M is for MrsWednesday, November 14, 2012
Here's how it works:
If you're single, you're a Miss.
If you're married, you're a Mrs.
If you're a big hairy feminist, you may be a Ms, but this is best avoided.
These are The Rules.
The great thing about The Rules is that it lets people know exactly what to expect. It's very convenient. For example, if you introduce yourself as a Miss, then people can confidently assume that you fall within one of three categories: (A) child; (B) girl-about-town in rabid pursuit of a husband; (C) cobwebby old spinster who lives with her sister (also a Miss) and several cats.
If, on the other hand, you identify yourself as a Mrs, then you are letting it be known that you have attained the status of "wife", to which all women aspire. Other married women can breathe a sigh of relief that you're not trying to get your claws into their husband (see category (B) above). Single women will naturally be envious, but you can reassure them that with a bit of luck, and perhaps a bit more attention paid to their personal grooming habits, one day they too might hold that covetable title.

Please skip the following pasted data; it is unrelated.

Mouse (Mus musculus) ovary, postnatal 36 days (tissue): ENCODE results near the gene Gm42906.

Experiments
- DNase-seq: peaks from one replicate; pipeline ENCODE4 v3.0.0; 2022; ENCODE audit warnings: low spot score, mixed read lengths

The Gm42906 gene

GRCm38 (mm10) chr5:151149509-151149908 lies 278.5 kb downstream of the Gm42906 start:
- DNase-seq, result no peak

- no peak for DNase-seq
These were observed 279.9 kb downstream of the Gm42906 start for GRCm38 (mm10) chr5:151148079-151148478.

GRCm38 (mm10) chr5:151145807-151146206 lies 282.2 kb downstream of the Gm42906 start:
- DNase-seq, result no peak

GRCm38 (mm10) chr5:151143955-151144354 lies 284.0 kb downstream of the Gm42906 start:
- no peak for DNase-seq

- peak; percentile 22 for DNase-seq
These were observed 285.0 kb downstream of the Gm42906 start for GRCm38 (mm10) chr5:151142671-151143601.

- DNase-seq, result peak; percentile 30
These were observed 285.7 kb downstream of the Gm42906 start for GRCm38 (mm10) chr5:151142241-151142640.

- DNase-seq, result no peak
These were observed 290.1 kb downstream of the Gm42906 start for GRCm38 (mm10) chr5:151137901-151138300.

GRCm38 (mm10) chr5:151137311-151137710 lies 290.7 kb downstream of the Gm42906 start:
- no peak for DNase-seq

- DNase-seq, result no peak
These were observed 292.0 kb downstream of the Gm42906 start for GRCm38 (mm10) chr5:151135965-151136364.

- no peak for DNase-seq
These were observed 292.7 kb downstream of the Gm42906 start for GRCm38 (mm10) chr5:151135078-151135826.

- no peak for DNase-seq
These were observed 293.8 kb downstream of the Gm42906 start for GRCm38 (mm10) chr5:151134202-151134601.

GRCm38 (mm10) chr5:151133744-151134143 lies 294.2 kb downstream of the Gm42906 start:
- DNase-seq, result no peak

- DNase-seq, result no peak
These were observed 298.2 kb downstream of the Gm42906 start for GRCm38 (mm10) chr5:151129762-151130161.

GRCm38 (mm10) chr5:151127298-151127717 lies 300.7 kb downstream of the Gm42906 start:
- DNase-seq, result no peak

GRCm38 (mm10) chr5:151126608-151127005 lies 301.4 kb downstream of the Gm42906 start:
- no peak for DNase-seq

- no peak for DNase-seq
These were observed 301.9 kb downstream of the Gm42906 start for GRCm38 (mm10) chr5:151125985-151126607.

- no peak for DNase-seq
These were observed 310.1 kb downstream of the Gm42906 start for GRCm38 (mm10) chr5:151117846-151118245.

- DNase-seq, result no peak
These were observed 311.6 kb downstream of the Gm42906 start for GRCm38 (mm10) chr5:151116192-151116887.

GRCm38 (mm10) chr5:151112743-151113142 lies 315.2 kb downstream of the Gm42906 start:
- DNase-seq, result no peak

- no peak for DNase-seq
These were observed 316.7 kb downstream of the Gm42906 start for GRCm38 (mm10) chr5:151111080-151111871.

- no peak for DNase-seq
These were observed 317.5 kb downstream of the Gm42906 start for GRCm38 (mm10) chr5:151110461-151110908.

I've even heard of some women who choose to be referred to as Ms, despite the fact that they're married and took their husband's name. Being Ms when Mrs is available? Madness! Everyone knows that only men are allowed to have a maritally ambiguous title!
Of course, some people might argue that society shouldn't define women by their marital status at all. That women - people in general, even - have a right to use whatever title feels right for them, use different titles in different contexts, or - the horror! - change their mind and their title as often as they change their big feminist Mooncups, all free from judgment.
Well. These people just obviously aren't familiar with The Rules.